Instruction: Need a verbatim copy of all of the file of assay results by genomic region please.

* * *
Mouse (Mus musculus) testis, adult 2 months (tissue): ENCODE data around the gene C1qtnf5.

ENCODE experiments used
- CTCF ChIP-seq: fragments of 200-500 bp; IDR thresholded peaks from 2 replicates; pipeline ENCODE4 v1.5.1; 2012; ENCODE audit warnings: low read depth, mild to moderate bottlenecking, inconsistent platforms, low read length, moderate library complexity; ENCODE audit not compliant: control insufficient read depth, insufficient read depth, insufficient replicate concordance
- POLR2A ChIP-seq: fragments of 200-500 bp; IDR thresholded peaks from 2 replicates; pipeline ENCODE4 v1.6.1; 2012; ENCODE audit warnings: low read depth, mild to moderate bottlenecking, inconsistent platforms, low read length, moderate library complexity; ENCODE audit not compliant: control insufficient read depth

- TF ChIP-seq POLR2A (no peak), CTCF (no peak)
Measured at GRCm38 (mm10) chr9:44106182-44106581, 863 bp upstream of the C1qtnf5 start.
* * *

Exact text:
Mouse (Mus musculus) testis, adult 2 months (tissue): ENCODE data around the gene C1qtnf5.

ENCODE experiments used
- CTCF ChIP-seq: fragments of 200-500 bp; IDR thresholded peaks from 2 replicates; pipeline ENCODE4 v1.5.1; 2012; ENCODE audit warnings: low read depth, mild to moderate bottlenecking, inconsistent platforms, low read length, moderate library complexity; ENCODE audit not compliant: control insufficient read depth, insufficient read depth, insufficient replicate concordance
- POLR2A ChIP-seq: fragments of 200-500 bp; IDR thresholded peaks from 2 replicates; pipeline ENCODE4 v1.6.1; 2012; ENCODE audit warnings: low read depth, mild to moderate bottlenecking, inconsistent platforms, low read length, moderate library complexity; ENCODE audit not compliant: control insufficient read depth

- TF ChIP-seq POLR2A (no peak), CTCF (no peak)
Measured at GRCm38 (mm10) chr9:44106182-44106581, 863 bp upstream of the C1qtnf5 start.